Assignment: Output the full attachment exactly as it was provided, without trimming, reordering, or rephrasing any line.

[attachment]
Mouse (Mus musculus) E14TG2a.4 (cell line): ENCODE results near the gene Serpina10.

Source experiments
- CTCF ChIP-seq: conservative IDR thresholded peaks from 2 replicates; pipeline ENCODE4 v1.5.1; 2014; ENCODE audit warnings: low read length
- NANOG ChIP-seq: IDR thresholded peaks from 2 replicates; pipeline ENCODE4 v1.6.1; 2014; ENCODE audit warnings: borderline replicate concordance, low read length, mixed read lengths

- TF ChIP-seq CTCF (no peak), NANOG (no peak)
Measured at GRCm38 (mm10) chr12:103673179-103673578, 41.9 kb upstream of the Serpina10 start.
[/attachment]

Mouse (Mus musculus) E14TG2a.4 (cell line): ENCODE results near the gene Serpina10.

Source experiments
- CTCF ChIP-seq: conservative IDR thresholded peaks from 2 replicates; pipeline ENCODE4 v1.5.1; 2014; ENCODE audit warnings: low read length
- NANOG ChIP-seq: IDR thresholded peaks from 2 replicates; pipeline ENCODE4 v1.6.1; 2014; ENCODE audit warnings: borderline replicate concordance, low read length, mixed read lengths

- TF ChIP-seq CTCF (no peak), NANOG (no peak)
Measured at GRCm38 (mm10) chr12:103673179-103673578, 41.9 kb upstream of the Serpina10 start.